a.OuterHtml = string.Format("<strong>{0}</strong>", a.OuterHtml);
    }
}

The local images copy optional feature is used to preserve images within the generated HTML. The approach is very similar to what IE does - save images in a subfolder and change references to point to the files in the subfolder. There are two tricks, however, to keep the images count and size as small as possible:

  • images from the same URL will use the same file
  • images with different URLs, but with same content will use the same file

You can find the logic in the CopyImagesToLocalFolder() method inside the sources.

Points of interest

Missing exceptions

I found it annoying that exceptions are hidden if they happen inside the web browser control event handlers. Therefore, I'm using BeginInvoke() with anonymous delegates to run my code after the event handler is done.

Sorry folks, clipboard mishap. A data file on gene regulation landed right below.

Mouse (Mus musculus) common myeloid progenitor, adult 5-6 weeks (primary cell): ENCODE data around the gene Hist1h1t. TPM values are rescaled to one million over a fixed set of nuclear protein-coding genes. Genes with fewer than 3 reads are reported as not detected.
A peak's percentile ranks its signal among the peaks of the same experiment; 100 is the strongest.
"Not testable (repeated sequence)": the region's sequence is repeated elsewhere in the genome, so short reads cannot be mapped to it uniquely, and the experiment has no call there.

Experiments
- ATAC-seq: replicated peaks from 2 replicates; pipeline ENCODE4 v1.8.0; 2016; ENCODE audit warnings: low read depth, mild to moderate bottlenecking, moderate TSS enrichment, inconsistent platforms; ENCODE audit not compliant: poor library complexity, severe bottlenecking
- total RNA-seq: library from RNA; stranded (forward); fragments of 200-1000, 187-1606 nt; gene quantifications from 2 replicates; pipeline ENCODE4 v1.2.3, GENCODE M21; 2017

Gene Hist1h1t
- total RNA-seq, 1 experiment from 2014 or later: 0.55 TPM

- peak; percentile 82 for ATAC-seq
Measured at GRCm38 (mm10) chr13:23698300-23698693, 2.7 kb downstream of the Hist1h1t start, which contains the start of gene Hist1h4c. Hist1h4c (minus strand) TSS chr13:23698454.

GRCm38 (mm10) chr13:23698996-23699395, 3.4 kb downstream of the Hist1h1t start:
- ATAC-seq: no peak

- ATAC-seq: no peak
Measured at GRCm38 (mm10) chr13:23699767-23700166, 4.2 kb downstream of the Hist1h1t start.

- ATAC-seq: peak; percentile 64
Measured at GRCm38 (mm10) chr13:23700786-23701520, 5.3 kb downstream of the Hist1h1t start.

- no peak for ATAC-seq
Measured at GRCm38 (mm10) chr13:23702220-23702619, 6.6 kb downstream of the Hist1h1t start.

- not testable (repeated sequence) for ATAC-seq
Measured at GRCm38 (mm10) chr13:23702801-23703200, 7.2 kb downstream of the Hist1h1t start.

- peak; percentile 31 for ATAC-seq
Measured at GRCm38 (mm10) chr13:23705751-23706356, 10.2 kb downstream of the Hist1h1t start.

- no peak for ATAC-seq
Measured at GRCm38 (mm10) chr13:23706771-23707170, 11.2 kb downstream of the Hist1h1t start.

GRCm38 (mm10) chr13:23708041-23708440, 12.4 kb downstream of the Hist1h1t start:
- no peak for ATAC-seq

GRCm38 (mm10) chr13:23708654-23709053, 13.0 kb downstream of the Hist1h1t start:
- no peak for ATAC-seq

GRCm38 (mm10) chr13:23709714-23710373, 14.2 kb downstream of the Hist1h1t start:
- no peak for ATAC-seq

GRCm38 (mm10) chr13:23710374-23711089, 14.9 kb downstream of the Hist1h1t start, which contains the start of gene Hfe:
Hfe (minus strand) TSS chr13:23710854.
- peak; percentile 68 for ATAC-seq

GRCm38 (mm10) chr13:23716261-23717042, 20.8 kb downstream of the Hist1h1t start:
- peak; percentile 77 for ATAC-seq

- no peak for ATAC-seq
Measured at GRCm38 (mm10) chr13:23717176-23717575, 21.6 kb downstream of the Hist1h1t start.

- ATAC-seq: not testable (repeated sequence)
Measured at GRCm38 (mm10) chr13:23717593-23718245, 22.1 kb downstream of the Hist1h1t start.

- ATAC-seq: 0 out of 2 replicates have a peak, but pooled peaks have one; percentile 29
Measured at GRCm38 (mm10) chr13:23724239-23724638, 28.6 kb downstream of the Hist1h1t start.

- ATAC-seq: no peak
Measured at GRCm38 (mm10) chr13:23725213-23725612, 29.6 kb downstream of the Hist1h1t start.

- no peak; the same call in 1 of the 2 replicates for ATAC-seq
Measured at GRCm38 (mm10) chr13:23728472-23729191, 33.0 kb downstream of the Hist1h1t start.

Load on demand in .NET TreeView

The native Windows TreeView control has the facility to indicate that a tree node may have children. Such nodes have an expand button even if they have no children. This helps to do load-on-demand in trees.

Unfortunately, the .NET version does not have such a feature - all children must be created in order to show an expand button. I'm using a trick to overcome this limitation; when I know that a parent might have children, but I have no children yet, I add an empty child node. All valid nodes have a Tag property filled with the related HtmlElement, but these empty children have a null value in Tag. I'm intercepting the BeforeExpand() event, and if I detect that this parent needs to load children, I'm removing the empty node and loading the children.

Accessing class HTML attribute from HtmlElement